Haggerty: Sans Savard, power play lacks results


Haggerty: Sans Savard, power play lacks results

By Joe Haggerty

BOSTON Its certainly not time to panic in a period of adjustment for the Bruins, but theres been a troubling trend since Marc Savard suffered a head shot two weeks ago in Colorado.

The man advantage maestro and power play passer extraordinaire has missed exactly five games since suffering the fourth concussion of his NHL career -- and the Bruins havent scored a power play goal in any of the games since Savard got dinged.

The Bruins are 0-for-12 in those five games sans Savard sandwiched around the All-Star break, and zero goals in their last 13 power plays dating back to the final chance of their blowout win over the Avs.

Our power play tonight had a tough time against the Sharks, said Claude Julien. Tonight was probably one of the tougher times that weve had at getting the puck in. When we did get it in we werent winning the battles for loose pucks and they kept shooting it back down the ice.

That was probably to me the biggest difference in tonights game.

Power play numbers can be deceiving in small sample sizes like the five games without Savard, but there was no mistaking how badly the Bruins were outcoached and outmuscled in the special teams area Saturday afternoon.

The Savard-less Bruins managing just a single shot on four power play chances in their 2-0 loss to the San Jose Sharks on Saturday afternoon.

I think we had a little bit of a problem with our breakout, said Krejci, alluding to the San Jose penalty killers disrupting the Bruins carrying the puck through the neutral zone during the man advantage. They did a good job with their PK. We had a couple of good chances.

Milan Lucic had the best power play chance of the night in the first period when he camped out by the left post, and had the rebound of a Zdeno Chara point shot land on his stick. The upper half of the net was wide open with Antti Niemi spread out between posts down low, but Lucic missed wide right with his shot.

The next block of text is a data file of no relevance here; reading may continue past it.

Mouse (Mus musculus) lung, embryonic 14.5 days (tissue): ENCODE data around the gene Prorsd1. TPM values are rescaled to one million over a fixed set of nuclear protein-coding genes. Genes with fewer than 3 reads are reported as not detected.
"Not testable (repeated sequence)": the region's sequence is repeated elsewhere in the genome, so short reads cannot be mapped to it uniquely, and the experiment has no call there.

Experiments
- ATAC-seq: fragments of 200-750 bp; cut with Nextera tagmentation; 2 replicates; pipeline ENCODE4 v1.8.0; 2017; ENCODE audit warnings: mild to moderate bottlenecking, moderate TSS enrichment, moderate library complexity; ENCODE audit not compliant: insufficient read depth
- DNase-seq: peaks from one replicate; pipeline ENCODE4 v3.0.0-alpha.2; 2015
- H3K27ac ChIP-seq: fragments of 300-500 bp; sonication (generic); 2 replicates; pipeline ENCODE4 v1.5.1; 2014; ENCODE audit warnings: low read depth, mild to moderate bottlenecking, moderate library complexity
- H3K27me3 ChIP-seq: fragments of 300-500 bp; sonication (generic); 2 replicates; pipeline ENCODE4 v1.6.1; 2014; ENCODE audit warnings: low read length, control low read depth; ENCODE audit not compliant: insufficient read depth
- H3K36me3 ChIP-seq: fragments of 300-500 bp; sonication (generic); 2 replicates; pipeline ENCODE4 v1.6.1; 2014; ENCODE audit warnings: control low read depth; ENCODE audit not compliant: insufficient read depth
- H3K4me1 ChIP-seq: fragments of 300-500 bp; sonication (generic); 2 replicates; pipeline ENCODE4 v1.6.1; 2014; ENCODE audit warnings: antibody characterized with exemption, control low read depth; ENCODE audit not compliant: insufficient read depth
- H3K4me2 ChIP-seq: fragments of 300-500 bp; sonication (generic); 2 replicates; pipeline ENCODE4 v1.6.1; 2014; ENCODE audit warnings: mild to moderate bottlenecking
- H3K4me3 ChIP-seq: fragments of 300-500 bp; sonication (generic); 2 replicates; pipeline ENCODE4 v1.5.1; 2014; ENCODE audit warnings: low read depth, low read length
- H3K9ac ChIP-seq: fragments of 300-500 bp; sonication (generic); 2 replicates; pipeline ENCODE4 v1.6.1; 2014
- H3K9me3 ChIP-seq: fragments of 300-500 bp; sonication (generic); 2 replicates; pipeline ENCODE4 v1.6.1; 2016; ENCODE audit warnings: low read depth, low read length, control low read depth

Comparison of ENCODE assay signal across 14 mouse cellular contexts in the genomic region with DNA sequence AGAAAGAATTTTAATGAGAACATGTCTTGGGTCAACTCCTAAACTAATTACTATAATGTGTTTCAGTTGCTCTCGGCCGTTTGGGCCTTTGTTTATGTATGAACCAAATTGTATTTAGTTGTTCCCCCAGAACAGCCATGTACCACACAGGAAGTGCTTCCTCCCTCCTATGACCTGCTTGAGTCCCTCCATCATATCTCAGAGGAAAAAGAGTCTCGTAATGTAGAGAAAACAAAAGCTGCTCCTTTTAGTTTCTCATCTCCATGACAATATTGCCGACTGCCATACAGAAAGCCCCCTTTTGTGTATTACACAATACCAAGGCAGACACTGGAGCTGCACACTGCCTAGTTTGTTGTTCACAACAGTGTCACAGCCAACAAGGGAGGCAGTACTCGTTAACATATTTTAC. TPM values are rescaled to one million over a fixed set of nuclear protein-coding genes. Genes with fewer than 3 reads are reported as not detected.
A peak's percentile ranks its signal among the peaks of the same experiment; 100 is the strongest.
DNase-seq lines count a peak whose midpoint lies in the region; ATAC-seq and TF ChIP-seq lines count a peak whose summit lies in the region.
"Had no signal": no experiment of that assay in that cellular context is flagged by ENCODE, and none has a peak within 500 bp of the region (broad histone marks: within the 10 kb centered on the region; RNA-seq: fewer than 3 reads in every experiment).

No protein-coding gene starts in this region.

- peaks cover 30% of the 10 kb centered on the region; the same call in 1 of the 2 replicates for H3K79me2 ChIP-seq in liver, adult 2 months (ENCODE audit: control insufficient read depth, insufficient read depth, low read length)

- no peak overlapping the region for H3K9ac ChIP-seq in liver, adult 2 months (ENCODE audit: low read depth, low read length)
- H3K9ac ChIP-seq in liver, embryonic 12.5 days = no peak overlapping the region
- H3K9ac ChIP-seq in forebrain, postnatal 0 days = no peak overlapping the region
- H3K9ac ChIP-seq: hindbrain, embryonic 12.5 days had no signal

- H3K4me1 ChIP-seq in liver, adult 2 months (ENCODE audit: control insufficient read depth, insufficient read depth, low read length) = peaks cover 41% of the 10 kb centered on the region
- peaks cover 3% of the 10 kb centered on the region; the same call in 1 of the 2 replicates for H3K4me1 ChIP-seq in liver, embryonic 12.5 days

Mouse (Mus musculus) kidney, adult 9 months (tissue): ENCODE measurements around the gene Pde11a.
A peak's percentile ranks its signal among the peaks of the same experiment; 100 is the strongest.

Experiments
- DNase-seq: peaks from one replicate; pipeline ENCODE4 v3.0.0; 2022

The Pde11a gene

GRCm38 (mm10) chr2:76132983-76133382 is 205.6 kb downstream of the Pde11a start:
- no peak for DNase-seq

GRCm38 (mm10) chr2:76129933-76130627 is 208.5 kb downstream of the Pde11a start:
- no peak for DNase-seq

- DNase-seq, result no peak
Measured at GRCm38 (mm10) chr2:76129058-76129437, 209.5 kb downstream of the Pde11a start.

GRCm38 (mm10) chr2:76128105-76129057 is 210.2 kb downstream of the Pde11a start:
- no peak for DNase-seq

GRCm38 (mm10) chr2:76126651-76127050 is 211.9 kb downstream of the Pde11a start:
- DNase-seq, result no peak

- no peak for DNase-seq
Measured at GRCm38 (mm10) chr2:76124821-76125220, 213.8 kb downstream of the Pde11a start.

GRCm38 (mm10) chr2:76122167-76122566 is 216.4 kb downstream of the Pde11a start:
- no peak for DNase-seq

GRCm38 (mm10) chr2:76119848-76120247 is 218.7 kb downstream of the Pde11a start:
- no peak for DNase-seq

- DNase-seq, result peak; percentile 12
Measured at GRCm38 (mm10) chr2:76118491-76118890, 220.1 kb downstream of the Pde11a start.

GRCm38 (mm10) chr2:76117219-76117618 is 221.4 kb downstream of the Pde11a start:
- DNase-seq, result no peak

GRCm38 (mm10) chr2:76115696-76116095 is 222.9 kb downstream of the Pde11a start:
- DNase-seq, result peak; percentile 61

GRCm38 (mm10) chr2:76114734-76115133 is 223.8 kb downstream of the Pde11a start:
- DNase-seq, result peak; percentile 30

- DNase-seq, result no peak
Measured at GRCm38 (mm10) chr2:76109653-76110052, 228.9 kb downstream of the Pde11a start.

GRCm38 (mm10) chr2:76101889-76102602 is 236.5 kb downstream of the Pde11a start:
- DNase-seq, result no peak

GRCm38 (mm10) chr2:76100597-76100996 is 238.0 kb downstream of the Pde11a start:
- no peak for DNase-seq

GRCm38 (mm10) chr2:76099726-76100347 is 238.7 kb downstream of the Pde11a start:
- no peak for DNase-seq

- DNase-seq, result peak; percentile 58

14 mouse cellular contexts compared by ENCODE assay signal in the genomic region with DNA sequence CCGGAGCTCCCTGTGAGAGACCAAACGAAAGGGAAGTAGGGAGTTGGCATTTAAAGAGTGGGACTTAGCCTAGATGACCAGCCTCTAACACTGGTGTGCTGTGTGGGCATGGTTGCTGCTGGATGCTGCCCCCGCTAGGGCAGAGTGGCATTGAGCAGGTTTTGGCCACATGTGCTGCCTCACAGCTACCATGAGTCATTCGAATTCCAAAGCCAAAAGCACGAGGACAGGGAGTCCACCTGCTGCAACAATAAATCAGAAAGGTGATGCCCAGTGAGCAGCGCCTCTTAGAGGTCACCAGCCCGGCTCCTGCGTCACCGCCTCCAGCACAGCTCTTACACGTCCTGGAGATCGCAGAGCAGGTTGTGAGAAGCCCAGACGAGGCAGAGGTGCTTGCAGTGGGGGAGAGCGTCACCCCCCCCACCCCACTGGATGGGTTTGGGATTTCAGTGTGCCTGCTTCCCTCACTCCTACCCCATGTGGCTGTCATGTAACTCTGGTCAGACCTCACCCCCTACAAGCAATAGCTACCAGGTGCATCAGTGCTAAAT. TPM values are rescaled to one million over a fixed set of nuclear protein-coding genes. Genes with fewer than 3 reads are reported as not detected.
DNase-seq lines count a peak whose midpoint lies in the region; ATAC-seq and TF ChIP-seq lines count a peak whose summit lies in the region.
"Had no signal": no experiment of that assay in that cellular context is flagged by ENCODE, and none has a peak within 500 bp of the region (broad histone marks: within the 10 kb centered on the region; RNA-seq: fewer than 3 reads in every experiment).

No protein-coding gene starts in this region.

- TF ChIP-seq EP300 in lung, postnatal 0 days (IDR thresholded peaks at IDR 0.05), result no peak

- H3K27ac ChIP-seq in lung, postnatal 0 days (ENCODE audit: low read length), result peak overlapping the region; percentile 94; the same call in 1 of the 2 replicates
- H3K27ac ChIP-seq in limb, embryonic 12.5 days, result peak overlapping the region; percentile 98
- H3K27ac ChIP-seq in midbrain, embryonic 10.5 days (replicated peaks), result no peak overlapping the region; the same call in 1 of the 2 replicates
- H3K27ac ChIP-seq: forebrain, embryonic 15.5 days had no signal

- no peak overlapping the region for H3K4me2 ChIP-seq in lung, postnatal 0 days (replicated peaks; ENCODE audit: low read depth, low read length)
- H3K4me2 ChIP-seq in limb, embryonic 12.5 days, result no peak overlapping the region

It was a wrap for the Bruins man advantage following Lucics near miss in one of the more unimpressive showings of the season.

Looch had a good one at a tough angle, but it was a good scoring chance. So there were some good chances, but we need to play in the offensive zone way more than we did on the power play, said Krejci. We had a really tough time getting it in. Traffic could have been a little better. It was there at times, and then at other times we had good traffic and Kampfer just missed it up there and couldnt get it through.

Then there were some good shots from the point and we didnt have any traffic in front then. Thats got to change in the dirty areas. Some points we did it and some other points we didnt, but weve got to get to the point where were doing it all the time.

There were a series of valid excuses as to why the power play didnt anything accomplished, but all that matters is special teams stood as the main reason the Bruins couldnt take down a streaking Sharks team thats 7-0-1 in their last eight games.

The bottom line for the Bs is they couldnt produce momentum or points in an offensively lifeless battle.

Krejci is one of the players looked at to keep the power play thriving from the half wall position that Savard turned into an art form with his passing and vision, and both he and his teammates admitted they need to start providing a little more oomph and crispness to a power play. It was clear the San Jose coaching staff watched the Bruins play at the Garden in person on Thursday night, and the Bruins coaching staff need to adjust more quickly when they noticed the more aggressive fore-check that disrupted Bostons power play breakout.

That led to the Bruins putting up only one shot on net in four power play chances, and plummeting Bruins confidence on the PP once their final power play arrived in the third period in a one-goal game that was still winnable.

I think they kind of gave us fits on the power play sometimes. They were giving us pressure and were not really used to getting pressure, said Blake Wheeler. I think that kind of threw us off maybe a little bit.